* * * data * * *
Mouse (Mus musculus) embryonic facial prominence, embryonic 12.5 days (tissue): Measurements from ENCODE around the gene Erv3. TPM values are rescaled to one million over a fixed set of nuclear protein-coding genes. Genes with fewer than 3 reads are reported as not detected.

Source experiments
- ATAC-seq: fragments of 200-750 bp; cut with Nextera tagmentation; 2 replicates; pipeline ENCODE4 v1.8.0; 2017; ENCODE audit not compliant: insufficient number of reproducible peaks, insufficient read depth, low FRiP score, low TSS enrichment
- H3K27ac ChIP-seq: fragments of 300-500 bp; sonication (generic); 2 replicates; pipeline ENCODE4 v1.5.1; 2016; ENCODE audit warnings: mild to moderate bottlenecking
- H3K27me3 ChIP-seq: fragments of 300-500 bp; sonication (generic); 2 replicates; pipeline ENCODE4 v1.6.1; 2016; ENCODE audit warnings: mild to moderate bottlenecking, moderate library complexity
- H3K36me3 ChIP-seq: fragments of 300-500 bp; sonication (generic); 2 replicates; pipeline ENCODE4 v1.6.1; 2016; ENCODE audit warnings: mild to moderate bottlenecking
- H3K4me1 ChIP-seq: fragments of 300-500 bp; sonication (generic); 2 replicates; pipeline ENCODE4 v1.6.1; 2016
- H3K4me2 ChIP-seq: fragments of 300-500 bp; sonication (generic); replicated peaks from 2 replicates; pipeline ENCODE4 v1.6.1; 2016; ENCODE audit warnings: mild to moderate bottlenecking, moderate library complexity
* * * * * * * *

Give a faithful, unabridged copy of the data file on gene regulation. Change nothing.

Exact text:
Mouse (Mus musculus) embryonic facial prominence, embryonic 12.5 days (tissue): Measurements from ENCODE around the gene Erv3. TPM values are rescaled to one million over a fixed set of nuclear protein-coding genes. Genes with fewer than 3 reads are reported as not detected.

Source experiments
- ATAC-seq: fragments of 200-750 bp; cut with Nextera tagmentation; 2 replicates; pipeline ENCODE4 v1.8.0; 2017; ENCODE audit not compliant: insufficient number of reproducible peaks, insufficient read depth, low FRiP score, low TSS enrichment
- H3K27ac ChIP-seq: fragments of 300-500 bp; sonication (generic); 2 replicates; pipeline ENCODE4 v1.5.1; 2016; ENCODE audit warnings: mild to moderate bottlenecking
- H3K27me3 ChIP-seq: fragments of 300-500 bp; sonication (generic); 2 replicates; pipeline ENCODE4 v1.6.1; 2016; ENCODE audit warnings: mild to moderate bottlenecking, moderate library complexity
- H3K36me3 ChIP-seq: fragments of 300-500 bp; sonication (generic); 2 replicates; pipeline ENCODE4 v1.6.1; 2016; ENCODE audit warnings: mild to moderate bottlenecking
- H3K4me1 ChIP-seq: fragments of 300-500 bp; sonication (generic); 2 replicates; pipeline ENCODE4 v1.6.1; 2016
- H3K4me2 ChIP-seq: fragments of 300-500 bp; sonication (generic); replicated peaks from 2 replicates; pipeline ENCODE4 v1.6.1; 2016; ENCODE audit warnings: mild to moderate bottlenecking, moderate library complexity